Three Member^ of Blue "Die After Crash in New Jersey ?s By FRED FURGUSON ^LAKEHURST, N.J. (DPI) The wing tip of one Blue Angel supersonic jet brushed the Side of another during a flying pattern Thursday evening, and hoth planes spun to the ground. ,£hree fliers were killed and one injured. . ^The accident, near Becker- Vllle, N.J., occurred just four "miles from the site of the 1937 fire that destroyed the Hindenburg zeppelin, and apparently was the worst in the 27-year History of the famous Navy precision flying team. Those killed were identified as: Marine Capt. Mike Muf* phy, 29, of San Antonio, Tex.; PO 1C Ronald Thomas, 30, of Ponca City, Okla., and Navy Lt. Cmdr. Skip Ulmstead, 30, of Detroit. Found in Brush The injured, flier, PO 1C Gerald Harvey, 37, of Sweeney, Tex., was found in scrub pine barrens, four miles south of here. He suffered fractures and bruises and was airlifted to a military hospital. The two other planes landed safely. Navy spokesman Nick Grand said four of the Blue Angels' F4J phantom jets were in a diamond pattern, flying at between 300 and 400 miles an hour at 1,000 feet. As the jets began a slow roll with the wing tips of the lead plane three feet from the cockpits of two others, the back plane pulled away for maneuvers, said Grand. The wing tip of the lead plane apparently struck one of the other jets on the side, he said. The team, en route from Oceana, Va., naval air station to put on an air show here Saturday, was performing an "advance show" to familiarize itself with the terrain and landmarks of the flat rural area, Grand said. The two planes crashed three- quarters of a mile apart on either side of Route 70. Red and orange parachutes hung. from trees at each site. Officials believed only Umstead failed to eject. Based in Florida The Blue Angels are based in Pensacola, Fla., and were formed in 1946, By the time Dead Pilot Appeared Here In United Fund Air Show Navy Lt Cmdr. Skip Umstead, 30, Detroit, Mich., who was killed in a plane- crash Thursday, was a member of (he Blue Angels precision flight team which performed in Galesburg two years ago. Umstead's death came in the wake of plans by the Knox County United Way to engage the Navy's famed demonstration team for another appearance in Galesburg. * Richard Lawrence, executive director of the United Way, wrote a letter to Umstead several days ago encouraging the Blue Angels' new commander to do all he could to bring the team to Galesburg in September 1974. However, Umstead and two other Blue Angels pilots were killed yesterday when their supersonic jets sideswiped during a flying pattern near Beckerville, N. J. Umstead and other pilots in the Blue Angels crew helped kick off the 1971 Knox County United Way campaign with a 2-day air show, and visits to businesses, schools and hospitals. Shortly before his death, Umstead had been assigned as the team's new ' commander. Umstead, who joined the Blue Angels in 1969, flew 202 ! combat missions in Southeast ; Asia while serving aboard the I USS Bon Homme Richard and the USS Hancock. During the ! Blue A n g e 1 s' 1971 performances he handled the lead solo in plane 5. Lt. Cmdr. Skip Umstead . . . killed in crash Dallas Laws Back in Local Custody, Incarcerated at Peoria County Jail By NORMA CUNNINGHAM (Staff Writer) -Dallas Laws is back in local custody after 18 months of freedom. Laws was returned from Spokane County, Washington, late yesterday afternoon and whisked off to the Peoria County Jail, where he will be housed while awaiting trial for murder. .Laws had been at large since Nov. 13, 1971, when he and two other inmates overpowered a jailer and escaped from the Knox County Jail. The other two ijrere captured in Tarrant, Ala., within a month and returned to Knox County to stand trial. ..Although he had warned Washington officials that he would make every attempt to escape if he were returned to Knox County, Sheriff Rayder Peterson said the accused murderer «at quietly during the flight home and had little to say. In Irons •Laws was wearing leg irons and handcuffs attached to a belt .when-be alighted from the twin- engined charter flight at Greater Peoria Airport Thursday at 4:55 A ^The plane bringing Laws and Jounty officials home taxied to ifate 3 at the airport, where a 4Cnox County Sheriff's car driven by Leroy Smith, chief deputy, ^picked up the party for the trip 'to the jail. t Only two Peoria County sheriff's deputies on security duty <£t the airport, and a newspaper photographer and reporter, were «n hand to see Laws step down Jrom the plane. When he spotted 3he photographer aiming his camera, Laws turned his back !*nd stared off toward the horizon. £ Peterson said he had made jjrior arrangements with Pe* «ria County Sheriff Bernard JCennedy to have Laws housed in the facility. Peterson said he look the action because the JCnox County Jail lacked facili- •|ies for segregation of prisoners. * Laws was placed in an individual cell in the jail. Onlv a fcarrow corridor in the facility Returned to Illinois Barrel Timmons, left, Galesburg Aviation Service Pilot, watches as Dallas Laws, center, receives a cigarette from Donald Hulick, special investigator for the Knox County state's attorney, just after the group landed Thursday afternoon at the Greater Peoria Airport. Laws was returned from Washington by Knox County Sheriff Rayder Peterson, Laws had been at large 18 months after escaping Nov. 13, 1971 from the Knox County Jail. He was awaiting trial on a murder charge. is open to the public. All jail personnel are behind barred and meshed doors and prisoners are lodged in cells with windows that are also barred and meshed. Peterson said Laws wili remain in the jail and be transported to Knox County for court appearances. He pointed out that Laws had not waived extradition as was earlier believed. He said he learned when he arrived in Washington that the governor of that state had signed extra­ dition papers as requested by the governor of Illinois. Waived Writ Peterson said Laws did waive a writ of habeas corpus to returned to Knox County. Knox County State's Atty. Donald C. Woolsey earlier said Laws could have demanded a hearing of evidence but said that afi local authorities would have to prove was that Laws was in Illinois at the time he was charged with the escape. Although a murder charge is pending against him, Laws was extradited on the escape charge. The fugitive had been arrested at least three times before he was finally captured and held for Knox County author! ties. He was arrested under the alias ''Robert Spain" in Bar tow, Fla., last year and gave his car as security to a professional bailbondsman to be released. . Using the same alias, he was arrested in Idaho and Washing- See 'Dallas'- (Continued on page 11) fliers become members of the team, "they're the best of the best," said a Navy spokesman. Four Blue Angels have been killed over the winter training area near El Centro, Calif.— one in 1972, one in 1988 and two in 1967. Three others were killed in separate accidents at the Canadian National Exposi Hon in 1954, 1958 and 198«. On March 9 this year, three of the four planes of a Blue Angel team collided over El Centro, but all the crew members parachuted to safety. CSC Plans Get Final Board Okay By WALT HAL (Staff Writer) Construction plans for Carrl Sandburg College's new campus have received final approval from the Capital Development Board, Eltis Henson, CSC presri- dent, told board members last night. He said the college would probably call for bids for the construction of the buildings in September. Start of the project is awaiting the release of funds from the state and the setting of a bid date, he said. The Board of Trustees last night awarded a contract to Gunther Construction Co. for the blacktopping of the south parking lot at the campus on South Lake Storey Road. Gunther's $10,686 bid on the project was the only one received by the college. The board also approved a new refund policy to replace its descending refund policy in which a student receives a refund of from 75 per cent to 15 per. cent depending on when he dropped classes. The new policy provides for a 50 per cent refund during the first two weeks of classes, and no refund after that date. If. a student drops a class prior to its first meeting, or the class is canceled by the college, he will receive a full refund. The board also passed a resolution of acceptance of the formal reslutions from Southeas-j tern School District 337, at Augusta, and Warsaw School Dis- rict 316 for annexation to the Carl Sandburg Junior College District. This brings to 15 the number of school boards requesting annexation to the district. In other action the board: —Approved a contract offer to Ronald P. Mowers, Toulon, as a math instructor for the 1973-74 academic year. Mowers received his bachelor's and master of science degrees from the University of Illinois. —Received a report of preliminary descriptive data from a recently-conducted survey of area residents. The report con tains the preliminary results of sources of information concerning Sandburg and interest of respondents in the various programs offered at the college. Approved participation in the Illinois-Iowa Higher Educa tion Consortium for sharing instructional materials and other practices such as instructors, classes and arrangements by which students of one campus may take courses at another campus. The cost to Sandburg will be $1,000. 1 Wataga Suit On Landfill Is Dismissed A imnutt aw nr«» v»m of MUgi «H IglM to Kno* Corny tmi mint lanKUl comttMftfee tits twtft dfamUHtf by Judge Ckfe Mathers. The village fifed the Milt June 27 «Urt£ far tempawty and permanent Injunctions against the county lo prevent any further steps to establish a land' fill east of Wataga's corporate limits. Granting a motion by Knox County State's Atty. Donald C Woolsey to dismiss the ease, Mathers cited other cases which say an injunction is an extraordinary remedy and must be issued with extreme caution. The judge also said that damages alleged by the village in its suit were n* Irreparable "but probtama that could be regulated by dty ordinance and proper use of police powers given to ail cities and vMlages of our state." The village's suit contended that establishing a landfill would create a safety hazard, damage village streets and cause obnoxious odors. Mathers' opinion said the elements necessary for an injunction to be granted are probable ultimate success, immediate and certain injury and a showing that relief would outweigh any possible injury to the parties involved. "Still Lacking" "If all of plaintiff 's allegations were accepted as being true, the above elements are still lacking," the Judge con eluded. Woolsey, after receiving the [opinion, said mere are other legal avenues open to the village should it care to pursue them. The suit was filed by the vil lage after the Knox County Board, at its May 12 meeting, voted to take ah option on 220 acres of land, a mile east of Wataga, owned by Floyd H. and Leonore Grant The recommendation came from the board's Sanitary Land- till Committee, which has been searching for a new disposal site for more than two years. The present landfill south of Galesburg may be full this fall. Sought Restraint The suit had sought to restrain the county from any more testing which would be a requirement before seeking.En­ vironmental Protection Agency approval of the site. Testing can now proceed. The Knox County Zoning Beard of Appeals is expected to rule on the county's application for a conditional use permit for the landfill at its Aug. 12 meeting. The appeals board took the county's application under advisement pending an inspection of the site after several Wataga residents objected to the landfill at the board's July meeting. Board members are sched- u'ed to tour the proposed landfill site Aug. 1. MD Carnival Bo Ring, son of Mr. and Mrs. John R. Ring Jr., 140 Blaine Ave., will be ringmaster at a neighborhood carnival to raise funds for the Muscular Dystro phy Associations of America The carnival will be open today until 8 p.m., Saturday from 10 a.m.-8 p.m. and Sunday from 1-6:30 p.m. Other youngsters who helped organize the event are Steve Ring and Melissa Bugg. Teen Drowns BENTON, 111. (UPI)-Jeffrey Mitchell, 18, Christopher, drowned late Thursday afternoon when he apparently stepped into deep water while wading in a swimming area on the southwest edge of Rend Lake. ILLINOIS: Tonight jbirtly fclttidy u°diy partly ^fty JMttttttt! Low tonight mosUy 90s. Hlift Saturday mostly 80s. WESTERN ILLINOIS: FAl* to- ftlflU. M6W sunfly Satufday. Low tonight 80S. High Satufday around 90. > „ IOWA: p«n«tauy „ fair JhfgUgh Saturday. Low tonight Sl-#L High satuway 7»4S. LOCAL -WiMlfWk; SM. at 11 A* h. IfttttMftgi- mixl* mum, mi mMlmutn, «7.). Sun raw Weather and River Stages tdday at 8:53 a.m., sats at 8:18 p.m. Humidity, 71%. _ ijHfftKutn f tutektf . ILLINOIS: Cloudy with <»£a«lonal, shower* north Sunday trough Tuesday, fair to partly ciloudy tbuth. LOW 80K -7M. mghMt. DubuqU*-«.3 fall 1.1 . ' Burlington-88 no change st. utnm*4*» *aiL 3 Ai« * * Caflf OHfMSM^Ill L*Sal«—13 5 fail 0.3_ weria-«~i2.7 ft* ehanf* HavifliH -9.« flM 0.1 B*ardstown—10.4 faU 0.3 Carver Community Center AnnouncesNewDirector Mrs. John Mall, 33* N. West St., has been selected director of Carver Community Center, depot and Berrien streets. Born and raised in Galesburg, Mrs. Hall has been involved with the Knox County Day Nursery and COPE-Head Start. Her duties at the center will include prograrm planning, beading up a March membership drive add supervising center activities. Activities sponsored by the center include ceramics, planned projects for children aged 2-11, a summer swimming program at Knox College and a basketball program. "Carver Center has played a necessary and valuable role in the community. I hope to contribute to its ongoing success," she said. This year the center also awarded scholarships to three youths who have participated iniment, $25 scholarships were won center activities. Awarded on by Ralph Glen, Candy Robinson the basis of academic achieve-! and Gail Settles. State EPA Approves Permit For New Fairgrounds Sewer Mrs. John Hall . . new director The state Environmental Protection Agency (EPA) this week okayed a permit for construe tion of a ,$15,000 sanitary sewer system for the Knox County Fairgrounds', Knoxville. But the system is not expected to be built until next fall because two hurdles remain to be crossed. The Burlington Northern Railroad must okay drilling under tracks and owners of neerby property known as the Buckley Estate must allow easements across that site. We had hoped to have this all worked out before this year's fair," said Ray Swanson, president of the fair board- "But we're not anticipating any problems." Tanks in Past In the past septic tanks have taken care of sewage at the fair and will again this year. But Lyle Ray of the state EPA said discharge from the tanks had been causing some degradation of a farm pond on Henderson Road owned by Bernard Stutler. "There were also some private septic tanks which contributed to it (pollution in 9 the pond)," said Franklin Burgess, Knpxville's mayor. '.'But the fairgrounds is really what contributes to it." Swanson said that this year, as in years past, the sewage will be pumped and hauled. 'There's never been anything real bad," he commented. Kenneth Schrader, a Gales­ burg'engineer, has drawn plans for the 1,343 feet of 8-ihch sewer tile to be hooked onto the Knoxville sanitary system. Fair officials expect the money for the project will come from rehabilitation funds from the state Department of Agriculture as they did to finance the steel grandstand built in 1971. Profits from the fair also are expected to defray part of the cost. "We hope to have enough after this year's fair," Swanson said. Neiv Noise Pollution Limits Don't Fill Bill in Galesburg noise pollution in residential Illinois Establishes Residential Noise Pollution Limits 1 CHICAGO. (UPI) - Illinois las become the first state in |he nation to establish limits on Snojse pollution" in a residen- ' area from industrial sourc % That first was accomplished then the Illinois Pollution Con- Board voted unanimously ly to adopt statewide on noise levels from fationary" industrial sources. residence between 7 a.m. and 10 p.m. Edward H. Hohman, an assistant engineer for the board, likened 61 dBAs to the noise of "several typewriters going in an office at the same time." Protect* Sleeping Hours From 10 p.m. to 7 a.m., the sleeping hours, the board adopted a maximum noise level in a residential area of $1 dBAs, The board adopted 61 deci-j which Hohman said would bit on the A-weighted scale iff ^^bout half as loud as the ' ' ' , , . . ,61 dBAs limit. i) as the loudest noise per- from an industrial •ource as measured outside a In addition a limit of 70 dBAs was established for noise within an industrial park. Hohman said this was the lower limit at which hearing could be damaged by prolonged exposure. "The new Illinois noise regulations are the first such regulations to be adopted by any state in the union, and are to be a model for other states to follow," he said. The regulations apply only to noise from "stationary" sources. Such noise sources as airports, highway traffic, construction equipment and farm machinery are exempt. Given 1 - 3 Years The board gave various in­ dustries from one to three years to come into compliance with the state standards. After that, the state could impose fines of as much as $10,000 for each day of a violation. The Illinois Chamber of Commerce quickly attacked the new regulations as "unworkable, premature and inconsistent." In a letter to board officials, the chamber said, "The technology to guarantee compliance with these regulations simply doesn't exist—at any price." The chamber complained about lumping all industry into ;one category, and said the '"stringent regulations" would jdiscourage new industry from ! locating in the state, i Hohman said the state regulations were "similar" to those adopted earlier by Chicago so | that—"in theory at least"—in- jdustries within the city had [managed to meet the statewide requirements. J Owners of some automobile j and motorcycle racetracks as well as racing fans had worried that the noise limits might put the tracks out of business. The board classified these tracks as industries—with a 61 dBA limit —and gave them until mid-1975 to meet the requirements. The new regulations generally will apply only to heavy industry—industry using drop forges, railroad yards, some steel mills or oil refineries, for example. The rules govern only industrial noise as it "impacts" on workers or nearby residential areas. Rural areas are not j covered and neither is noise originating within a residential • area, like the neighbor's ajr ! conditioner. If and when the City of Galesburg adopts a noise pol- , lution ordinance of its own, it may go beyond the latest state limits passed Thursday by the Pollution Control Board. "The new state regulations seem to leave many of our problems untouched," said City Manager Thomas Herring. He said Galesburg's wise problems result mainly from motorcycles, trucks and railroad cars, whereas state regulations deal with industrial noise in residential areas. State regulations passed yesterday limit the amount of Bond Is Highest In County Court ROCK ISLAND, 111. (UPD- A Moline man remained in custody today on charges of taking indecent liberties with a 6-year- old Quad Cities girl after his; bond was set at $1 million—the J highest ever in Rock Island County Circuit Court. Joseph Garriott, 26, was indicted by the county grand jury 1 Wednesday on charges of assault and taking indecent liber^ ties with a child, and Judge! Wilbur Johnson set bond at' $500,000 for each charge. areas from industrial sources. They do not apply to sources of noise such as airports, highway traffic, construction) equipment and farm machinery. "I wouldn't think industrial noise would be our problem here," said Harry Pontifex, supervisor of environmental services. "We don't have that kind of industry here and the industry we have is not located close to residences." Pontifex said the city does take complaints of noise pollution but normally there are few. The last one the city handled dealt with a loud air conditioner. Owners of the air conditioner were asked to construct a covering which would muffle the noise. A Special Thanks To all my family and friends for the many gifts, flowers, cards and visits, also D r s. Kamp, Douglas and Thompson and the nurses at St, Mary's Hospital. Mrs. Thomas (Ann) Rogers THANK YOU IN MEMORY: MRS. (MANN) GERTRUDE KENNEDY To Relatives & Friends For Their Kindnesses Shown Us With Cards, Flowers & Masses. Mr. & Mrs. Howard (Jean) Berchtold & Family Mr. & Mrs. Robert Kennedy & Family Mr. & Mrs. Dennis (Rita) Ryan & Family Miss Virginia (Gina) Kennedy Mr. & Mrs. Paul Kennedy & Family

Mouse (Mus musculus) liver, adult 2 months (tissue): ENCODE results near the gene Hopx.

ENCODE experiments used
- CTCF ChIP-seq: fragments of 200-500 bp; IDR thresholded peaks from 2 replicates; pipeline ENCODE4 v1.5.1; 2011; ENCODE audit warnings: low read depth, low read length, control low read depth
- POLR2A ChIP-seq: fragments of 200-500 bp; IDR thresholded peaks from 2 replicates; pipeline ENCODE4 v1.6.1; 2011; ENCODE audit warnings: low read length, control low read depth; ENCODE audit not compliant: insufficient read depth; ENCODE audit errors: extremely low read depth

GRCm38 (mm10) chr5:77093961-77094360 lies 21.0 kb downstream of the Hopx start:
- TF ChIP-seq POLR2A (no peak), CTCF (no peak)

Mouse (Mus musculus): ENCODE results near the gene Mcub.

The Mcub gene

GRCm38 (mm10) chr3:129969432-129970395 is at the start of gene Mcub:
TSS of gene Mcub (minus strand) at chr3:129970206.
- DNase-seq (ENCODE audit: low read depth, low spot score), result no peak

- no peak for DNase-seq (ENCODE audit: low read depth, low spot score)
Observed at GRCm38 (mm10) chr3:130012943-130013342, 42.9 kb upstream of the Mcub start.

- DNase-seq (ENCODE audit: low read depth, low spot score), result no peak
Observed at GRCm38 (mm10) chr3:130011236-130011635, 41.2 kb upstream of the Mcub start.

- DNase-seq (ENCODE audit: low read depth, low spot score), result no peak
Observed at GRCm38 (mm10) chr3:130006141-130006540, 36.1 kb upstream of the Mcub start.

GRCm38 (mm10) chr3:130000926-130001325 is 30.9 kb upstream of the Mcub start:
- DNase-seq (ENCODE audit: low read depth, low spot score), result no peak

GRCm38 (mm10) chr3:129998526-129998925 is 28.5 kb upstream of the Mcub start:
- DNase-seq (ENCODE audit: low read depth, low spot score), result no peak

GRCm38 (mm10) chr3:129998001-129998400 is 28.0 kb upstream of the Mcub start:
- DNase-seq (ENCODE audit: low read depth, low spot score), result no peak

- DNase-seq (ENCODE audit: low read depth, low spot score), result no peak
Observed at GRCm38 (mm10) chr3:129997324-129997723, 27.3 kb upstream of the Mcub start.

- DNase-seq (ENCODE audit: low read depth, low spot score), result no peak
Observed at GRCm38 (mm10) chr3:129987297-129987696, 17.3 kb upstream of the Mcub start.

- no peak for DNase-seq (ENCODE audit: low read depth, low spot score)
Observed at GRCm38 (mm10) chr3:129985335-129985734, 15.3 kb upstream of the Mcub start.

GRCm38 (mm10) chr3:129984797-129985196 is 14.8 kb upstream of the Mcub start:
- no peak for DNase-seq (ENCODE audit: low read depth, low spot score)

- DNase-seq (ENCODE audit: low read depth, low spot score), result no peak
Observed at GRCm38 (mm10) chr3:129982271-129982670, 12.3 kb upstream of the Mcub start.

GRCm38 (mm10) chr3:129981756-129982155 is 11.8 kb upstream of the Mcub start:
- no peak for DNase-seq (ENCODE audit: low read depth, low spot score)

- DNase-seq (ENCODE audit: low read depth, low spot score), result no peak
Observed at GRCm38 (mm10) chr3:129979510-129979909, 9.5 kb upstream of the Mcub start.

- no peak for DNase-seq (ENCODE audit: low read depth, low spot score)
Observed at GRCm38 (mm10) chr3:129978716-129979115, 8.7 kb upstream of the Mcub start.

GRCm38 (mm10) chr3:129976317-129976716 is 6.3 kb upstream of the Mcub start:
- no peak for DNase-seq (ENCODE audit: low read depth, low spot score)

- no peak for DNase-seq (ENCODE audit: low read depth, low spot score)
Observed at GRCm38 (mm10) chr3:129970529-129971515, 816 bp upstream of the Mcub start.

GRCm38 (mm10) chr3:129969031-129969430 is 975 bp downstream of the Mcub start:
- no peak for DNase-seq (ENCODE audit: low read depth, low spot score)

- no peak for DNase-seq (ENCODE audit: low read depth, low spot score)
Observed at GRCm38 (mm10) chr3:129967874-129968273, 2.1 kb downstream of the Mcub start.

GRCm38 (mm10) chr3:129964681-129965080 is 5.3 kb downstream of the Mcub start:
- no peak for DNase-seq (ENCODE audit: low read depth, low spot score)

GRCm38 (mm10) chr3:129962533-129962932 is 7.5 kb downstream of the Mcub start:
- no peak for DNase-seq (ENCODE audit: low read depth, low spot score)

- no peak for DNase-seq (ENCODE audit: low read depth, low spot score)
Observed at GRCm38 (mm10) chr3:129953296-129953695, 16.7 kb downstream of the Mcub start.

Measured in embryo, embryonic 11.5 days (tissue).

Get full access with a Free Trial

Start Free Trial

What members have found on this page